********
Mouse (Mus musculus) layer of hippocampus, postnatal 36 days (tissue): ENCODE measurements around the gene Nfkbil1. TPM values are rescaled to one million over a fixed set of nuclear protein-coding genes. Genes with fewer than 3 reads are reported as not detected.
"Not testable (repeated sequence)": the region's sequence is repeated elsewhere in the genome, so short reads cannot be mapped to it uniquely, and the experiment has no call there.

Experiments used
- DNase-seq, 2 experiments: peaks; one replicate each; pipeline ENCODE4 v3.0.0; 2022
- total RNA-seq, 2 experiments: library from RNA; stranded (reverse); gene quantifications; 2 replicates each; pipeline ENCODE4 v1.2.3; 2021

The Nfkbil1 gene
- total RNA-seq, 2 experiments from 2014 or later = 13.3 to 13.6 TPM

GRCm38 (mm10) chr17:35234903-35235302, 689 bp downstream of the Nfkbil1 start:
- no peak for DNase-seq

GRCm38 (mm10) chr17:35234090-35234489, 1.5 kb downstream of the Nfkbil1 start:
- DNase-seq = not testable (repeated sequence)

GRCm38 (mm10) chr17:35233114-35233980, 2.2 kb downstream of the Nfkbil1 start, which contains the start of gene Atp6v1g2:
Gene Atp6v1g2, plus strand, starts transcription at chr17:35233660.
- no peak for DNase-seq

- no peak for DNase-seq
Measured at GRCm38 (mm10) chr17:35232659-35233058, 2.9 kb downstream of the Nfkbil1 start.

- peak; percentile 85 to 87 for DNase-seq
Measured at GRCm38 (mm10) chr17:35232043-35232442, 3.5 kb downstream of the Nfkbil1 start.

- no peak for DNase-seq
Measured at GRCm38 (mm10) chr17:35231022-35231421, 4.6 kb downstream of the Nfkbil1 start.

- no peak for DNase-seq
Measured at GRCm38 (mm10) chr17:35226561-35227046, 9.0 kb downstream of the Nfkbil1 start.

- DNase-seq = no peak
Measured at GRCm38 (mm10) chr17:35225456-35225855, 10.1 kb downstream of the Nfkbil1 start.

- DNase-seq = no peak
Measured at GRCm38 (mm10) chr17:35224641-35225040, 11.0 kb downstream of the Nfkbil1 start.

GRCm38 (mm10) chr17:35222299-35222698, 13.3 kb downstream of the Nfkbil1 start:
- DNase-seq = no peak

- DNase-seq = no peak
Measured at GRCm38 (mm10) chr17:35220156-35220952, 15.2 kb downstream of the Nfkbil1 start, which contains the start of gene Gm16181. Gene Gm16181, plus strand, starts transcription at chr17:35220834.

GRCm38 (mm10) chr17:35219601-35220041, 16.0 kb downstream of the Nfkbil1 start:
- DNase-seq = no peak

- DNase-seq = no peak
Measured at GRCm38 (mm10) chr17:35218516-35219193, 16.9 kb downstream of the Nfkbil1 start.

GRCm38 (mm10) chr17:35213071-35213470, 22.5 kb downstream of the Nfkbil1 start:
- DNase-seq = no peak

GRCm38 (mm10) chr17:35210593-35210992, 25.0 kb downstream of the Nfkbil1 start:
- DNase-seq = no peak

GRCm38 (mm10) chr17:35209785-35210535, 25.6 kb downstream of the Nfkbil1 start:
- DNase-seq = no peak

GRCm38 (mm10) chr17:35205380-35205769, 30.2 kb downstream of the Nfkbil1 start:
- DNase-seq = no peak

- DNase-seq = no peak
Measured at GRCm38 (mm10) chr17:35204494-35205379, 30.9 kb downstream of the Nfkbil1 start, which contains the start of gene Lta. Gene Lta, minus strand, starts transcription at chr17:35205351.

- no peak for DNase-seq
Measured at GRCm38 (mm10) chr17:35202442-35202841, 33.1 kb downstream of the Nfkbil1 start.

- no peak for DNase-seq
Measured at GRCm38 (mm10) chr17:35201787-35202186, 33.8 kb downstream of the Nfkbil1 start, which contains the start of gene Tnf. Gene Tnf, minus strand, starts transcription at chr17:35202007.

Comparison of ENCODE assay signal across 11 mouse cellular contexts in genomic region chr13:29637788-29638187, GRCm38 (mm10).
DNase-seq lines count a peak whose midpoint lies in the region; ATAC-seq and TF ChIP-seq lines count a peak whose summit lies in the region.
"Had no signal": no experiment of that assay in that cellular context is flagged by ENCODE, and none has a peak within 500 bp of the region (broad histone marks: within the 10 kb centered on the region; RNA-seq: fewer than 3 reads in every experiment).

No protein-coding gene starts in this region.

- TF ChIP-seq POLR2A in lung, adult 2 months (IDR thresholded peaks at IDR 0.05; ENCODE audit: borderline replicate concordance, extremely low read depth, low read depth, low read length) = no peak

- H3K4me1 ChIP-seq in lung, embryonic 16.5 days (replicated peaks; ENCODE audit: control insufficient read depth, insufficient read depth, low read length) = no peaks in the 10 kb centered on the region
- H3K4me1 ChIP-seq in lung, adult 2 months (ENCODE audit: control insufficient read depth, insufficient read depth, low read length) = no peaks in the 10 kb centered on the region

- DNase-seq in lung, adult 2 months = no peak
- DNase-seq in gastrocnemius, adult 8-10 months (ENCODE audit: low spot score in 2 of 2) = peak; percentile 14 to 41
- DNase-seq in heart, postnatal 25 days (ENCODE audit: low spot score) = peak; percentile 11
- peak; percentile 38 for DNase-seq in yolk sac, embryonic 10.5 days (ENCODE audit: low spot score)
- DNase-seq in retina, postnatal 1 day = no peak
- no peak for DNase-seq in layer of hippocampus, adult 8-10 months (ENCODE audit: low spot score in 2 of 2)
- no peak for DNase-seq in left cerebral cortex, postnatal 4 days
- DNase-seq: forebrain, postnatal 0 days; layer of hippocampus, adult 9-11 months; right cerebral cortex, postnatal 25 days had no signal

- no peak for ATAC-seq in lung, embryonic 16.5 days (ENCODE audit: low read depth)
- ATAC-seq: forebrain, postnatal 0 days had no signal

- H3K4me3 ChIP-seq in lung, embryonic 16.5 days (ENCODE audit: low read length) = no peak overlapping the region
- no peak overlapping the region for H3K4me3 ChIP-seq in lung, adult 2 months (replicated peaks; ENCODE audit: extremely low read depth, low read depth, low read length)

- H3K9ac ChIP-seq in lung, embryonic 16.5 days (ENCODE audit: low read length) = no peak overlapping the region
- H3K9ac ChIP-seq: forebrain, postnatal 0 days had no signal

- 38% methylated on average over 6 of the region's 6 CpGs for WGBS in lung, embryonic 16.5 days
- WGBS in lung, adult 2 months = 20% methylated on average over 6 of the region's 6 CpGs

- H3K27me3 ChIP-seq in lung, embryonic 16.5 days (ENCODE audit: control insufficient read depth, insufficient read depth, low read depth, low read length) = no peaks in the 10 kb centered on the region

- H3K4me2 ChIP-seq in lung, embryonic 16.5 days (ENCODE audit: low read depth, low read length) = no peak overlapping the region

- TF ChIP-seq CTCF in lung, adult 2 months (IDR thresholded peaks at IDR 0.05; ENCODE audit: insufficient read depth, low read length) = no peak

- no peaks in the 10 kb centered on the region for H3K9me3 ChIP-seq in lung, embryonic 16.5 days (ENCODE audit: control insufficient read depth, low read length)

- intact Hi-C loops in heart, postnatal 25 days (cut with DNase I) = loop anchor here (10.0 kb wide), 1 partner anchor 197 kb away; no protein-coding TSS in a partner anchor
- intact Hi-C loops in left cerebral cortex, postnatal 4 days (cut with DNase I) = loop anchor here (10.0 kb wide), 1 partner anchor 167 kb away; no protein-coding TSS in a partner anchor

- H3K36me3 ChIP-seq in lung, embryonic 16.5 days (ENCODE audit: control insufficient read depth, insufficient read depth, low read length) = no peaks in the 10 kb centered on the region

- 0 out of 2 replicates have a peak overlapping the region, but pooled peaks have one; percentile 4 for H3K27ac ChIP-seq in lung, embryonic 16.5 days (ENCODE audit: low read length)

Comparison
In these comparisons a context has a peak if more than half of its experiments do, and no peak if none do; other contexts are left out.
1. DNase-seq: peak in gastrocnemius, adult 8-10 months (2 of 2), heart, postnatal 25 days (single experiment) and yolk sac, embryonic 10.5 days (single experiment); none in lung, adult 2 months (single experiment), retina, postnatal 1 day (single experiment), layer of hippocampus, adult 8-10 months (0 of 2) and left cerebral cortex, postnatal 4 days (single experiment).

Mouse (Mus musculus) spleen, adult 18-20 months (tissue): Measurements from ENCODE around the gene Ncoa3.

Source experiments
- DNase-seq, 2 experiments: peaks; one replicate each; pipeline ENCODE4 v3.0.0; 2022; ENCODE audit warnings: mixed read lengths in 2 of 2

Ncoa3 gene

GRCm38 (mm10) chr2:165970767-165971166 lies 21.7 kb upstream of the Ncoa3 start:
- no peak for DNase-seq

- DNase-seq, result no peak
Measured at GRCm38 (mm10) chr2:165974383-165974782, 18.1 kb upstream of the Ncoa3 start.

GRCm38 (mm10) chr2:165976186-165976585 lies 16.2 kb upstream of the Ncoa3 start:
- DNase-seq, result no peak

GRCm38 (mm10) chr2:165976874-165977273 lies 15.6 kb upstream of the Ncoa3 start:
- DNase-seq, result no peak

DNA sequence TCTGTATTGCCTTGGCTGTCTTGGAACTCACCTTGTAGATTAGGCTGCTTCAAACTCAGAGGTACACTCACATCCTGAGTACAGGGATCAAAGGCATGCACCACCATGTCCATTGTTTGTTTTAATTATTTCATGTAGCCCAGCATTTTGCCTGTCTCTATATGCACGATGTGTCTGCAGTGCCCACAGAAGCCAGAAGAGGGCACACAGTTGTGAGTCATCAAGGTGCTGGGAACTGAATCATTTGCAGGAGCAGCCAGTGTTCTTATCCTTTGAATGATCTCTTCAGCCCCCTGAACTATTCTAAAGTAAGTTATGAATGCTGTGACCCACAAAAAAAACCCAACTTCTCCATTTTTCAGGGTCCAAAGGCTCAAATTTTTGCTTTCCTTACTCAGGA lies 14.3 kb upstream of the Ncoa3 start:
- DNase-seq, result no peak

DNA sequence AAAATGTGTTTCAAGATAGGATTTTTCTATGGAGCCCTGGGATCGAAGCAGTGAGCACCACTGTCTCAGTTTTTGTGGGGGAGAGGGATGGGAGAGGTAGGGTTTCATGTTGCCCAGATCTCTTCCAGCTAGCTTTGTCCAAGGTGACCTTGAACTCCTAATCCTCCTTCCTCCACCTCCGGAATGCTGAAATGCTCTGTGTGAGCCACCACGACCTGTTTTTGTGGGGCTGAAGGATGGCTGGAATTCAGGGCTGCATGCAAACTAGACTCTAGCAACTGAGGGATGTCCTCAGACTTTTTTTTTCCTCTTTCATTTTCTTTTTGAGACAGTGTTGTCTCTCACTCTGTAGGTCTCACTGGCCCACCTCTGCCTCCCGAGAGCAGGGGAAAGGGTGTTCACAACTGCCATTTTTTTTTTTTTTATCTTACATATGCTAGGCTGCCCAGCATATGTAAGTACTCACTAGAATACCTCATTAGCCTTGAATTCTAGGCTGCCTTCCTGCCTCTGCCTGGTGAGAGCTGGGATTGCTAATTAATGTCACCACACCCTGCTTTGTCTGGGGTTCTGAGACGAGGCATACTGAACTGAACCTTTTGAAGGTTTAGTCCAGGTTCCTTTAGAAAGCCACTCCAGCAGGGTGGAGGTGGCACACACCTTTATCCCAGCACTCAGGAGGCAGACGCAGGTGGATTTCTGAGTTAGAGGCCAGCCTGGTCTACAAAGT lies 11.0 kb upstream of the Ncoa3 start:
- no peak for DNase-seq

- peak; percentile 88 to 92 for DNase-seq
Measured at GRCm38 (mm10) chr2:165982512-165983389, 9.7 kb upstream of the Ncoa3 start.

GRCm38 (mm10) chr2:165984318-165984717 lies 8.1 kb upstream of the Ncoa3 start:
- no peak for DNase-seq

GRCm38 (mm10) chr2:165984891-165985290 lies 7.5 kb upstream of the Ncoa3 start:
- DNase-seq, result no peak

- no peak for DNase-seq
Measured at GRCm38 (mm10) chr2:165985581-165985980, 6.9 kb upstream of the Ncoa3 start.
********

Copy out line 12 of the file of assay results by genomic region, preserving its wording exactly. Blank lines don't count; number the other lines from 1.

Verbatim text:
GRCm38 (mm10) chr17:35233114-35233980, 2.2 kb downstream of the Nfkbil1 start, which contains the start of gene Atp6v1g2: